SAFETY SOLUTIONS: Have We Learned Anything About Safety Over the Last Fifty Years?
In the September/October issue I wrote about the top 10 OSHA Frequently Cited Standards. Failure to follow proper lockout & tagout procedures and training, and lack of machine safeguarding always makes the list. Here is a good example of a recent case, I left out the name of the employer, but OSHA has all of the information on their website which is published weekly. This accident happened in 2020 but finally settled in 2022 with the employer receive a reduced fine for $36,450.
The OSHA report stated “At 2:30 p.m. on July 22, 2020, an employee working for a plastic packaging manufacturer was operating a thermoforming machine. The employee was cleaning out debris on the thermoforming machine #3 while the machine was in operation. The employee failed to perform the proper lockout/tagout (LOTO) procedures and reached into the operating stacker and his arm was crushed. At 8:00 a.m. on July 22, 20 20, DOSH was notified of the incident in compliance with 342(a) and arrived on site on September 14, 2020. The employee sustained a fractured forearm and was treated at Riverside Medical Center but was not hospital¬ized.
In another accident that was found on the internet this article stated “the U.S. Department of Labor finds Ohio plant allegedly failed to use machine safety procedures, leading to fatal in¬juries of production manager”
As a production manager attempted to clear plastic parts stuck in a thermoforming machine, he became trapped when the machine’s conveyor cycled automatically and was fatally crushed at a Cambridge plastics plant.
A federal workplace safety investigation of the Nov. 17, 2021 incident by the U.S. Department of Labor’s Occupational Safety and Health Administration found that if ----------- Industries Inc. – operating as -------Plastics Corp./---- ------ – had remedied failures that allegedly contributed to the incident, the com¬pany could have prevented the tragedy.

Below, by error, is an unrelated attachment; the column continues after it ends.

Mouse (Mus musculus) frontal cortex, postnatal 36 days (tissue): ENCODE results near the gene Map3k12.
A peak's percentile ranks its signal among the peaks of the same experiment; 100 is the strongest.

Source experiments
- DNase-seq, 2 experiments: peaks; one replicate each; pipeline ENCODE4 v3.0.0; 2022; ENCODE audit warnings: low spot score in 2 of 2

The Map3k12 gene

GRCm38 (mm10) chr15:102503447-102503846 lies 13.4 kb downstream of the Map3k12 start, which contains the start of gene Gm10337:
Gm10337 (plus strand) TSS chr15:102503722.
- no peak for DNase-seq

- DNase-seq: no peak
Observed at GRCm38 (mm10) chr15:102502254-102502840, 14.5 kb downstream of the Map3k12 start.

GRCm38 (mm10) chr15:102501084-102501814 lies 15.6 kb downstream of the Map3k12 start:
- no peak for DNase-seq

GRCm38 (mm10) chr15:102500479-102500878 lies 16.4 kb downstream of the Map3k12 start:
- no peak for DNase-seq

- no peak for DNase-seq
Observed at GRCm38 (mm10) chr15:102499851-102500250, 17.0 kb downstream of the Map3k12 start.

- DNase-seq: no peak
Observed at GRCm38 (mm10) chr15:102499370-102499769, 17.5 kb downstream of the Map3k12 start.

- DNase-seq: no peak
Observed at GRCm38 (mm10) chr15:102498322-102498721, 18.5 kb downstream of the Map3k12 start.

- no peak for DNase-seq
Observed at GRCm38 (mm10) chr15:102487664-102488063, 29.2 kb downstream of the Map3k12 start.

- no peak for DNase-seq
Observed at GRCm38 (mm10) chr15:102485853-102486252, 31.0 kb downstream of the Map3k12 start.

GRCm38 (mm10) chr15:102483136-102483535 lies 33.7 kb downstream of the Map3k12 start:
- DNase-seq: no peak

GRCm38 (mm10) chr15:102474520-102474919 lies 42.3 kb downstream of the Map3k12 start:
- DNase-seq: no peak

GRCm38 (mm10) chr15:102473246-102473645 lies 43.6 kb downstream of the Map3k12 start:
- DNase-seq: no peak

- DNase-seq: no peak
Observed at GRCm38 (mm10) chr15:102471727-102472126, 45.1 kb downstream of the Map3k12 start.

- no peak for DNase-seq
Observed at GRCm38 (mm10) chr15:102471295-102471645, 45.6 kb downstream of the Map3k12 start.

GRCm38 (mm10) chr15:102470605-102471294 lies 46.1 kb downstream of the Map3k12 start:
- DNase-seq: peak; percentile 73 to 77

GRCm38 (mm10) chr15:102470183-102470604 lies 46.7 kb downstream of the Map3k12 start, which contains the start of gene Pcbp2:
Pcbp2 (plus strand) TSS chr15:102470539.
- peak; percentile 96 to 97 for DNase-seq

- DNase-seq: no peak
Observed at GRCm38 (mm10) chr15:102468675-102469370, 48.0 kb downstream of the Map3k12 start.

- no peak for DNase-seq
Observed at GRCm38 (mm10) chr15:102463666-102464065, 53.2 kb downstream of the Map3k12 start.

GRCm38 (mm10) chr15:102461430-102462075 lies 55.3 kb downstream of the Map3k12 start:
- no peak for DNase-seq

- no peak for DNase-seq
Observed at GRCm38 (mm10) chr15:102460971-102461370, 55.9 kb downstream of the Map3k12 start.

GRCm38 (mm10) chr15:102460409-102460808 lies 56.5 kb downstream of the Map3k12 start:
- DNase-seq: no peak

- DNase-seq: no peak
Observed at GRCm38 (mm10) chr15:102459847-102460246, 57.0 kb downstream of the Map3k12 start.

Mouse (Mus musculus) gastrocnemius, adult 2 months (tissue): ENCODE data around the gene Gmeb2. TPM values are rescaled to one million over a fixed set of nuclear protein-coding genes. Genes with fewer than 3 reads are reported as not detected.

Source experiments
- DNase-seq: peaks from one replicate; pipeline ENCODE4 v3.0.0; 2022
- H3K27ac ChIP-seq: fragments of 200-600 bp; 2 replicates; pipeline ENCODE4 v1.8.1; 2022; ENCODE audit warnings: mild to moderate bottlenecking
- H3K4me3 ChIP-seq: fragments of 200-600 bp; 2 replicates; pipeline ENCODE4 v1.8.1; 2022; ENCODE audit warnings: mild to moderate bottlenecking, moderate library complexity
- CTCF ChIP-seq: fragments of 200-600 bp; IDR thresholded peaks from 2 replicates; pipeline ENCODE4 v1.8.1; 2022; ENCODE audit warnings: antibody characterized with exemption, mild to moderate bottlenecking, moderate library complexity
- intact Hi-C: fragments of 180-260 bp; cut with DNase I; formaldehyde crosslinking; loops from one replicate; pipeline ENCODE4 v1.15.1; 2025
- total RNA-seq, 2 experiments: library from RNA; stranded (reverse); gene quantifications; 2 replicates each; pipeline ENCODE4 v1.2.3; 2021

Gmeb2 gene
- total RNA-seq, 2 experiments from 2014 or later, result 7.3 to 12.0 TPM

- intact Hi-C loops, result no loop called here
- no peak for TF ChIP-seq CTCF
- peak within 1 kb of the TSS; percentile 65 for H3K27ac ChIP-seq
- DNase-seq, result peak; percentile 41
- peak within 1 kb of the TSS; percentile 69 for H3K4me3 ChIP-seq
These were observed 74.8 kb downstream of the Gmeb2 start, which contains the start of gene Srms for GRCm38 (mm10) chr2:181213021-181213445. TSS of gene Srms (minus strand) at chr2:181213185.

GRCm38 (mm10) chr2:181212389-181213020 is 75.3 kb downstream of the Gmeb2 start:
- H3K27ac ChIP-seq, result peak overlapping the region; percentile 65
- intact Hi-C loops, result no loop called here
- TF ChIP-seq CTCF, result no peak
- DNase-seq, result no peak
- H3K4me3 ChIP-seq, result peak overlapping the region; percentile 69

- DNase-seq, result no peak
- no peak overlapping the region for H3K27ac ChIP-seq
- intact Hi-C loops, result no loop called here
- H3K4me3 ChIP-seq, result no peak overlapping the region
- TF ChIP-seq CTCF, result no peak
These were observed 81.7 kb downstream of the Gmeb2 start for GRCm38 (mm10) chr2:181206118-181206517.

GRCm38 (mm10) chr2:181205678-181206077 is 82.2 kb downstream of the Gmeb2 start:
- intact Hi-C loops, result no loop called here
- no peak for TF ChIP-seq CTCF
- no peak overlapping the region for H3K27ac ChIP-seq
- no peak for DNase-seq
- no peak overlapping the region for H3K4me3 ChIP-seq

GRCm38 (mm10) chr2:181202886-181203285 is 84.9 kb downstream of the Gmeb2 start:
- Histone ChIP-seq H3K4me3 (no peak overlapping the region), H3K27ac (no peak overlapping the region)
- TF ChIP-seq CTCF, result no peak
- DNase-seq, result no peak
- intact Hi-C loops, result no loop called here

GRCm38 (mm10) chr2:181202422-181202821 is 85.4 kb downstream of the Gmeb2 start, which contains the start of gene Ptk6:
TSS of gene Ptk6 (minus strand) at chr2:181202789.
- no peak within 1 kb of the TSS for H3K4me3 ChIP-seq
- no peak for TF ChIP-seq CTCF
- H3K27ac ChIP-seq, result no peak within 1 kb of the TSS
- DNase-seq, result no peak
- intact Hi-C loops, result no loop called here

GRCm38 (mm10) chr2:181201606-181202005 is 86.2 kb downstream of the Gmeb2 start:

Specifically, the investigation determined that the company allegedly continued to perform service and maintenance tasks after identifying that machine components continued to move after opening an interlocked machine enclosure door. The company also allegedly failed to ensure its energy control procedures included steps needed to shut down and de-energize the machine.
OSHA also found ------ Industries allegedly failed to audit machine safety procedures periodically for effectiveness and train employees on their use.
Compounding the tragedy, investigators learned that two similar incidents occurred on the same machine – one on the day of the fatal incident and another two days prior – adding to the tragic nature of the investigation. In the two prior incidents, workers barely escaped injury.
“Our investigation found -------- Industries removed jams and performed other service and maintenance tasks with the knowledge that its inadequate and failing lockout/tagout procedures exposed its workers to the risks associated with moving machine parts,” said OSHA Area Director Larry M. Johnson in Columbus. “The company ignored reports of malfunctioning equipment and near misses. By doing so, -------- Industries failed to prevent this terrible tragedy and the avoidable loss of a family member and co-worker.”
During its investigation at ------, OSHA opened a second investigation after a complaint alleged safety hazards in its warehouse. There, investigators found the company had allegedly failed to train workers on safe operation of forklifts and did not keep passageways and emergency exits clear or adequately marked, as the law requires.
In total, the investigations led OSHA to issue citations for one willful, one repeat, five serious and two other safety violations to ---------Industries. In 2020, OSHA issued citations to ---------Industries for violating lockout/tagout standards twice at this facility.
The company faces $291,086 in proposed OSHA penalties for the violations.
-------- Industries is a subsidiary of -----, a global packaging provider for food, consumer, agricultural, logistics and environmental end-markets.
OSHA’s machine guarding and control of hazardous energy webpages provide information on what employers must do to limit worker exposure to machine hazards.
In closing, I have written safety solutions for machine guarding, how to conduct proper lockout & tagout pro¬cedures, how to conduct periodic lockout & tagout audits, where to find free thermoforming training materials on OSHA e-tools website. Do I think we have changed over the last fifty years? My answer is still a big no. I offer all of you the opportunity for a mock OSHA inspection for a reasonable cost. I will tell you how your program fares against the safety standards. Those people would not have been injured or killed if their companies followed the proper safety procedures.
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